var myvar = 0;
console.log(myvar);
console.error(myvar);
console.warn(myvar);
console.info(myvar);

IE Developer Tools Log Messages

The other way is slightly different, can be used for the same purpose but is related to only variables, you are able to see variable values at your breakpoints, so you have the time to analyze them.

To create a break point, hover your mouse on the line number you want to mark as break point and click, a red dot will appear on the left beside the line number, now when you will start debugging, browser will stop executing it just before the line you marked as break point.

Then go to the right hand pane of IE developer tools and select Watch > Click to add the variables you want to see and developer tools will let you know the variable name, value and type at the break point.

Watch variables at break point

You are able to change variable values at this moment as well, just when you are watching a variable in Watch tab, open Console tab and assign new value to the variable to see how it will behave after you hit Play again. In the same manner you are able run any instructions which are not in source code but you want to run them at break point to analyze the effect.

Part 1: Running script at break point

Part 2: IE Developer Tools console with new variable value

Now go back to the Watch tab and see the updated value.

Part 3: Watch updated variable value

Profiling Javascript

Another important need for a web developer who do not think that JS is just a scripting language and it just has bits like getting an element and changing it’s value at run time etc. but it is so important that the developer actually needs to optimize the run times and to see how many times a function is getting called, JS profiler is just what saved our lives in firebug, it is here too in IE Developer Tools.

You need to select Profiler tab in Developer Tools > Start Profiling, do something on your page like refresh or wait for sometime if that is something you want to check and then Stop Profiling, Developer Tools will give you a complete report of JS activity done in that time span, listing Functions, count of the calls made and inclusive, exclusive time etc. Same information can be seen in Call Tree view if you select call tree from Current View.

Javascript Profiler

View Generated Source

If you ever worked with Ajax, you would probably know the importance of seeing the DOM once your Ajax call has been made and your DOM has got updated. In Firefox I use Web Developer Toolbar to see Generated Source, in IE Developer Tools, you can view the same by going into View > Source > DOM, you can view the Original source code and the selected element’s DOM as well.

View Generated Source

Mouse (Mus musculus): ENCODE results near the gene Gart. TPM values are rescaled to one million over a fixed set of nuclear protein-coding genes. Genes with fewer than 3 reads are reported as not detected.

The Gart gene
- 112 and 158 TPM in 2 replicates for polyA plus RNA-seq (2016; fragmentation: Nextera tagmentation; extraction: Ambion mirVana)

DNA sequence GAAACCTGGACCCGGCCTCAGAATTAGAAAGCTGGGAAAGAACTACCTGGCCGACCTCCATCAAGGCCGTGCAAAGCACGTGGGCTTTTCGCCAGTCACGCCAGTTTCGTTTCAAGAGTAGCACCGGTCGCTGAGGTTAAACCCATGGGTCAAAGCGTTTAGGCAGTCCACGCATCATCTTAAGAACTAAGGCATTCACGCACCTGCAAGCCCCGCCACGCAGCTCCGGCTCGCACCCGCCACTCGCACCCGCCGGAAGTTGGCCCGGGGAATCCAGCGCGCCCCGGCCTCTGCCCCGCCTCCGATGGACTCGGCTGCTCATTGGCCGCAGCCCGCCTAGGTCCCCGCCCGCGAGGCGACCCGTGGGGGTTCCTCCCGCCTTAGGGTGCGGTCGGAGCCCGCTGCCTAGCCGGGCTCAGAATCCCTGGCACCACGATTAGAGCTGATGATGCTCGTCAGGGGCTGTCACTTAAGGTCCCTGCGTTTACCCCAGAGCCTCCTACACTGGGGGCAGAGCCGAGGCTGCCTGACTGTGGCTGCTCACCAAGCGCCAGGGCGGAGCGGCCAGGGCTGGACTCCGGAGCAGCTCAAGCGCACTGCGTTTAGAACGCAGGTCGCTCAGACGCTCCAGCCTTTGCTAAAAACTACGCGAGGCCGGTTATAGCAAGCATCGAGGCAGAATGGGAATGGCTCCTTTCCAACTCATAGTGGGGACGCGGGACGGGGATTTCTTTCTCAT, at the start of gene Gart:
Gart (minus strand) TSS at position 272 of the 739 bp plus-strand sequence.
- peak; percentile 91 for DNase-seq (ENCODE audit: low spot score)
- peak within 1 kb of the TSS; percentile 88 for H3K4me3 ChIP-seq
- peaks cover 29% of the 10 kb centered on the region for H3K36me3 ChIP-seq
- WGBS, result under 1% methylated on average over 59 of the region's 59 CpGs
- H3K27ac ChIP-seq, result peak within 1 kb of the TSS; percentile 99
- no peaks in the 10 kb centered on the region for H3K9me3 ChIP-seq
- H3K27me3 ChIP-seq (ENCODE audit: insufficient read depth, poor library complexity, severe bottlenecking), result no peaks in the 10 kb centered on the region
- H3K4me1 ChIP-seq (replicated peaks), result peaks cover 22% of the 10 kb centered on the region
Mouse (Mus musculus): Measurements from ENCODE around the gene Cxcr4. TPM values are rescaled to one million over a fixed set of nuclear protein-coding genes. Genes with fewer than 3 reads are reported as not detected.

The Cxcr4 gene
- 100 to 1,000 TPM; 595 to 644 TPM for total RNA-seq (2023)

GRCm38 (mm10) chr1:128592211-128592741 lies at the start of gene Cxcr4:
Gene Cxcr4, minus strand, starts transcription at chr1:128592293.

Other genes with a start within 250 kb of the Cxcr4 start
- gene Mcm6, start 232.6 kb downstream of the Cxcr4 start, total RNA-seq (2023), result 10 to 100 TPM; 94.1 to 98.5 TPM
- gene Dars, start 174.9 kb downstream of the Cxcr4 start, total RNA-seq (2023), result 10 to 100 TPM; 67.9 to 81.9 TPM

Outlining Elements on the Page

Another important tool of firebug is when you can outline the elements on your page to see where they are residing, like the divs or tables etc. I specifically use Web Developer Toolbar instead to outline and see the cause of cosmetic issues. IE Developer Tools comes with this solution as well. You can go to Outline in menu and select the type of elements you want to outline or to select an individual element you can go to Any Element and add the name of the element to view outline.

Outlining Elements

There are plenty of other functions which Developer Tools support like you can also see the CSS of an individual element by going to Find > Select Element by Click and then clicking on the element, just like you do for inspect element tool in firebug. You can view Images information or disable scripts, CSS, change the browser modes to render the page in IE7, validate your HTML (this will take you straight to W3C website and if you are working on localhost on your system, chances are W3C will refuse to check your code), CSS etc and you can even re size your browser to see your pages in different resolutions.

There is no doubt, Microsoft was under pressure from the developer community to bundle the developer tools with IE because after the arrival of Firefox, the whole development scenario got changed and developers want to develop more rich applications for the web. I personally havn’t adopted IE for my core development but it is handy to check my code every now and then in IE to see if everything is fine there and if not, using Developer Tools makes the life easier by allowing you to debug the code.

Feel free to comment if you have anything to say!

Javascript: Power tools of Firebug for developers and designers

Every developer now adays use Firebug to tackle the Javascript, which is obviously one of the most powerful innovation in the domain of Web. However, most people don’t know the correct use of this amazing addon of Firefox.

Let’s quickly get to the business, I will let  you know the most useful power tools of Firebug.

console.debug(obj)
Ever you get caught using too many alert messages, eventually I was using this to see the outputs, inserting an

alert("yes")

on nearly everyline while debugging to see if my variables are passing fine. In that case, if I have a loop of 100 times and some values is going wrong in it, I would have to hit my enter button for 100 times to get rid of that alert box while trying to debug the code. Don’t do it, if you have Firebug installed, use

console.debug("yes")

and it will nicely print the debug output in Firebug console. No more buggy alert boxes.

console.count()
Ever wondered how many times your javascript function is getting called, feeling the need to go and declare a global scope variable and then increment it and then print its value to see? Don’t do this if you have Firebug, instead use

console.count("name")

at the line of code you want to see the execution count and your Firebug console will let you know how many times this line of code was executed. Handy, eh?

Command Line functions